Previous research has shown that ‘spirituality’ is an essential aspect of dementia care, but that it is a poorly defined and under-researched concept (Scott, 2016). Recognising the value that spiritual care may add to the lives of those living with dementia and the lack of in-depth understanding of ‘spirituality’, we held a hybrid roundtable on Wednesday 18 January 2023 to explore research gaps and opportunities that may lay the foundation for future research on this topic. The event included those from across the Edinburgh Centre for Research on the Experience of Dementia (ECRED) and the Alzheimer Scotland Dementia Research Centre (ASDRC), including those with lived experience, in addition to relevant external stakeholders. This blog summarises what was discussed in the hope that it will stimulate further discussion and future research partnerships.
We began the discussion with Dr Frankie Greenwood sharing two stories from her PhD as a way to set the tone of what spiritual care might look like in practice. You can read the stories here. We then engaged in a facilitated discussion, whereby two key themes emerged:
1. Meaning and spirituality
We spent some time exploring the meaning of spirituality and the challenges in trying to define it, with many questioning whether it is helpful to seek a definition at all. After a group negotiation of the concept, it was suggested that it may be better to think of spirituality as a verb (something you ‘do’ or ‘practice’) rather than as a noun (something static). We explored why we may find defining spirituality challenging and whether this challenge is also part of what it means to research spirituality. Alternative terms were also discussed, such as the Scandinavian use of the term ‘existential’ instead of spirituality. There were also discussions about how to delineate spirituality from other terms such as ‘faith’ and how to recognise spirituality as something that could or could not be connected to ‘religious’ connotations. It was noted that the modern use of the word ‘spirituality’ has only been in usage for around 100 years, and that spirituality isn’t always connected to the idea of ‘providing comfort’. For example, it could be a way to find connection in grief. Relational understandings of spirituality were explored too, such as how a spirit may connect with another spirit, and how relationship creation could be a form of spiritual engagement.
2. Spirituality in practice
We discussed what it means to do spirituality as part of practice and care. This included exploring spirituality within peer support, as part of compassionate communities, as a form of reciprocal care, and a cocreation of mutuality in a relationship. A key part of the discussion was around how to engage health and social care staff and volunteers in discussions about spirituality. This included discussing how to embody care for ‘the whole person’ living with dementia, and the need to value all people in a community in order to grow a reciprocal community of spiritual care. For example, recognising the importance of understanding spiritual wellness for caregivers as well as those living with dementia to ensure an equal partnership. One suggestion of an important method in future research to understand these relationships was to use creative journaling to explore personal worlds, and to explore the use of journaling as part of future training programmes. Nonetheless, a key challenge that was discussed was how to navigate different care practices for those who have religious faiths and those who do not: does the care need to be different? It was suggested that spiritual care needs to be continuously adapting and responsive to the needs of those living with dementia who may have changing symptoms and experiences. ‘Storytelling’ was also raised as an important tool within understanding spiritual practices, suggesting that stories bring people together and that ‘everything falls into place when you ask someone to tell their story’.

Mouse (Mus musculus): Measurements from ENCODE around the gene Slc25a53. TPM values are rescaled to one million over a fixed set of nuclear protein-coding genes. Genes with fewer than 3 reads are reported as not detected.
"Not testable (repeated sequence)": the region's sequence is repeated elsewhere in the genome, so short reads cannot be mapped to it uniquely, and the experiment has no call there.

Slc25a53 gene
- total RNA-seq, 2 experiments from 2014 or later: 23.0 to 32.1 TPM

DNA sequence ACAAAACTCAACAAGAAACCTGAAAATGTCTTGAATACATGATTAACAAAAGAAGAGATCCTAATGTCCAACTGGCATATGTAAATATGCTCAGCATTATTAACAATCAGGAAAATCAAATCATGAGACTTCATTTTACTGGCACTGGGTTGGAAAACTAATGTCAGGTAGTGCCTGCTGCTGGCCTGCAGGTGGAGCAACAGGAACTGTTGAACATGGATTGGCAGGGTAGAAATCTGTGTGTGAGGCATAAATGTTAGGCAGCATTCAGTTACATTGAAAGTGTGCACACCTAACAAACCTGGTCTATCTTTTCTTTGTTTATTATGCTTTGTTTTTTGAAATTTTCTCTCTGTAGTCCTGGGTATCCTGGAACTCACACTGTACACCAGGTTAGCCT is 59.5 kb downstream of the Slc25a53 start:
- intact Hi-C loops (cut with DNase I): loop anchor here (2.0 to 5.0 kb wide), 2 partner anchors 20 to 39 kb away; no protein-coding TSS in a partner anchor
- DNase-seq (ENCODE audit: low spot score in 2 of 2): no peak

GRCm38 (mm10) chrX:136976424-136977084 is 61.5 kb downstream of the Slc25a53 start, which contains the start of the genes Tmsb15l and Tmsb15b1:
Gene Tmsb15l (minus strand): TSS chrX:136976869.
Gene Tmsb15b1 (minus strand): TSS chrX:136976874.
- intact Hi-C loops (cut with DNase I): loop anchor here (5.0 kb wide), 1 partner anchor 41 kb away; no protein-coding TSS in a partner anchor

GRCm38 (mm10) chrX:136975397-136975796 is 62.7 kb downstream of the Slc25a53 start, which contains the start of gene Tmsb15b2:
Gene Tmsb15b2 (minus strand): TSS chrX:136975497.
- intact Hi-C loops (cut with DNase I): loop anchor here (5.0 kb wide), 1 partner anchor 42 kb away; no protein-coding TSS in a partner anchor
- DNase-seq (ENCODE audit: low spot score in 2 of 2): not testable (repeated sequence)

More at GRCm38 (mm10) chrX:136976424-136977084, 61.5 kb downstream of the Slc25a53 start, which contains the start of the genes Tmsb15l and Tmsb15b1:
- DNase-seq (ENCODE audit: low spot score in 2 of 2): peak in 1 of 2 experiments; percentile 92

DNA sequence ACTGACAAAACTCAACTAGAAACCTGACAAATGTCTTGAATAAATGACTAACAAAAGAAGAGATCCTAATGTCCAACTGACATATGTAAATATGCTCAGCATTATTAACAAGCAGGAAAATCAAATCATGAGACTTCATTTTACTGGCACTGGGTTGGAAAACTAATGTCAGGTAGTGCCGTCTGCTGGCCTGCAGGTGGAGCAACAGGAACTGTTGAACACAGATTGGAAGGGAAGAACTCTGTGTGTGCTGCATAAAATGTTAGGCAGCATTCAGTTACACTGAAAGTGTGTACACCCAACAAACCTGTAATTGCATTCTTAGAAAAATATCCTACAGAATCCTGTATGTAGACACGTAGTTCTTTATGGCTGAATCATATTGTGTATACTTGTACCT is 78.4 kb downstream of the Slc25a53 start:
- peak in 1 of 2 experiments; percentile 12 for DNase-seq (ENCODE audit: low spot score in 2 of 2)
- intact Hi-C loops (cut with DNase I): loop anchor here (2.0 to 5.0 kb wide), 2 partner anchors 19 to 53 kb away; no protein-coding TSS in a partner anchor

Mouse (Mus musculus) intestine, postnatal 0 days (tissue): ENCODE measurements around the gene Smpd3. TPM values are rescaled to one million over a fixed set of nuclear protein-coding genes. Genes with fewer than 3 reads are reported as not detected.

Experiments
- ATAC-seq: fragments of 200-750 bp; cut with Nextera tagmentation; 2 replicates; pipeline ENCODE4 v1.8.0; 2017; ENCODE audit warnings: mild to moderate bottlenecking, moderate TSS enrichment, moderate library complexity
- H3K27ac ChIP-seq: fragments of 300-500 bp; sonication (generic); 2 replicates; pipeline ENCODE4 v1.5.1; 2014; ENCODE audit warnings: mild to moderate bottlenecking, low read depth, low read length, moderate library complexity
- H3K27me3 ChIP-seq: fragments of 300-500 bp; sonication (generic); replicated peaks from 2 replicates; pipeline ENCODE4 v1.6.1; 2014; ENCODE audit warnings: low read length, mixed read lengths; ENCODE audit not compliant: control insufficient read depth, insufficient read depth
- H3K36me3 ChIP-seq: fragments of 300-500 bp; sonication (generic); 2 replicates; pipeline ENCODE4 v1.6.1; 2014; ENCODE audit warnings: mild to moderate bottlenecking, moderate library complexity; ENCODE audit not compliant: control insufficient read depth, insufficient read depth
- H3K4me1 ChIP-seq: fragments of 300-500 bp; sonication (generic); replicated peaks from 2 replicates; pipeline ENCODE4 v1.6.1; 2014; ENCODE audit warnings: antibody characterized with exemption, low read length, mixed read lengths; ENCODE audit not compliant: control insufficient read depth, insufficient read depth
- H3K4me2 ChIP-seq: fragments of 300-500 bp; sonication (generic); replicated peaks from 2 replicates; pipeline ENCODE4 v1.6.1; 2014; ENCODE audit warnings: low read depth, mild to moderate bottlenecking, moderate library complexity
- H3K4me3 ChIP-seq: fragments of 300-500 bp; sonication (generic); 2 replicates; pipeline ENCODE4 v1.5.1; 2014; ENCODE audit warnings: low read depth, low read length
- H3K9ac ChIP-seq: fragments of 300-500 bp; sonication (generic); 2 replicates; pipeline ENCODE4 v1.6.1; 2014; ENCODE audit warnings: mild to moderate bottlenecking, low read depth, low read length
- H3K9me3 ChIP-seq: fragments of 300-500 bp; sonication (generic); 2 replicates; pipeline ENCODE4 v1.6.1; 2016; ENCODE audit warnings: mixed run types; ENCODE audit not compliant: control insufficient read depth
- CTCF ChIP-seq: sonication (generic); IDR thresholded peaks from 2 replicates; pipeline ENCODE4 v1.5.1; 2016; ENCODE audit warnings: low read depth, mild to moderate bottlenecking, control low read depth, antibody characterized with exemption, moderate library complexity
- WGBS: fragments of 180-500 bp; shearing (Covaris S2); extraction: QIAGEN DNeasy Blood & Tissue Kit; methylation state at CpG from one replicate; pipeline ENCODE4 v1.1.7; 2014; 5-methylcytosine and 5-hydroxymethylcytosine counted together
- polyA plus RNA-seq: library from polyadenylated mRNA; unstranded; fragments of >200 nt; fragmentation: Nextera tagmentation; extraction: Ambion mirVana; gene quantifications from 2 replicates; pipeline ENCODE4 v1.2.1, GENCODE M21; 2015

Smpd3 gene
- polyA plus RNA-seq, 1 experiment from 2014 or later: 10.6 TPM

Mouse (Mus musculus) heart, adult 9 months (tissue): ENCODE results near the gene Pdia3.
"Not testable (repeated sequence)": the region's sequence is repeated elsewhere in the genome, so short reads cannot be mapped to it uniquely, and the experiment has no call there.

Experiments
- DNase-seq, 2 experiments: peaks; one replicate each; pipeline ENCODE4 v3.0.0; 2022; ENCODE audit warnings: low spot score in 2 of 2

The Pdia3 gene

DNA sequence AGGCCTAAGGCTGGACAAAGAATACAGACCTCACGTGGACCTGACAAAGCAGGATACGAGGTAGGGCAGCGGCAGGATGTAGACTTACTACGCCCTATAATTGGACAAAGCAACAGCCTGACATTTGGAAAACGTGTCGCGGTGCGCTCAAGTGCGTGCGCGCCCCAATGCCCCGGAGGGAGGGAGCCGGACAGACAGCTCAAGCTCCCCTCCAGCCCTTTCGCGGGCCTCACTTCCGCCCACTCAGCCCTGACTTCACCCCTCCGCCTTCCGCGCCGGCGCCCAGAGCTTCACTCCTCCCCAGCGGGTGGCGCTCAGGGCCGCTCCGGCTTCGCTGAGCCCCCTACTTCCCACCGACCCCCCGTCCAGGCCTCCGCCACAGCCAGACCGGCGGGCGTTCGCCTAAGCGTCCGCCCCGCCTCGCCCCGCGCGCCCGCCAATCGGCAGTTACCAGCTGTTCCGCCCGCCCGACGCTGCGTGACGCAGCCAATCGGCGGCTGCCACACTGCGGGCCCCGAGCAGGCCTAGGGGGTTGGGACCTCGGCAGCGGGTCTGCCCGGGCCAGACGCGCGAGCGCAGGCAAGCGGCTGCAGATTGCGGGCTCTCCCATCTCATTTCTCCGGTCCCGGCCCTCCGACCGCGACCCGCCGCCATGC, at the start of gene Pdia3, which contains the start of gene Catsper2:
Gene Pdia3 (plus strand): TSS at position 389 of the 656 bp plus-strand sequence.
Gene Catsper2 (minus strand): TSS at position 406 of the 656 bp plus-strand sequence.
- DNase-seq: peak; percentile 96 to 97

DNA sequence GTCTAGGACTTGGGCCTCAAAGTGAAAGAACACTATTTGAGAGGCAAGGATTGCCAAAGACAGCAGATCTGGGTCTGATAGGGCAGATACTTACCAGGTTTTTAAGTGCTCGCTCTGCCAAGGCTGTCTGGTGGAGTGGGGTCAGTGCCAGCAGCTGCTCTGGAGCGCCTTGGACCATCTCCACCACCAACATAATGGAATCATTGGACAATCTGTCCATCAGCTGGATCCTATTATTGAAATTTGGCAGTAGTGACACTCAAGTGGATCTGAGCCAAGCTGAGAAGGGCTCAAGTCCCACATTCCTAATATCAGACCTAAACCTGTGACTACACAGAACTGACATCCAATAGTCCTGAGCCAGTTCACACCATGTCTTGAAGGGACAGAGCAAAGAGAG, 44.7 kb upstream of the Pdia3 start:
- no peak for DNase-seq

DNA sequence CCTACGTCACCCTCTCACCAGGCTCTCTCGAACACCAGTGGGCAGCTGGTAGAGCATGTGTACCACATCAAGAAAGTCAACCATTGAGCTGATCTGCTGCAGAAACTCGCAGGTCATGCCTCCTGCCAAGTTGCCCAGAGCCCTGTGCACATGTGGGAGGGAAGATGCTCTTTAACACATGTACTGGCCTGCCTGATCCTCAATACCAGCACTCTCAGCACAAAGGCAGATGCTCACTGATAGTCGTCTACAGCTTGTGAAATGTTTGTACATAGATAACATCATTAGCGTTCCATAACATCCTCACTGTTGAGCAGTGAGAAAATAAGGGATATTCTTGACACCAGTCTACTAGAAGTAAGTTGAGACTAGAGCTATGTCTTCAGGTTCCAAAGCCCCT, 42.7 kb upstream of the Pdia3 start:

The conversation ended by exploring the importance of this work now in our time of ‘permacrisis’, such as the aftermath of the pandemic and Brexit. The pandemic in particular was raised as having had a big impact on caring practices with now, more than ever, being an important time to explore how to improve holistic care.
We will use our roundtable discussion to inform the development of future research proposals. If you are interested in learning more or being part of this development process, please contact Lindsay Kinnaird.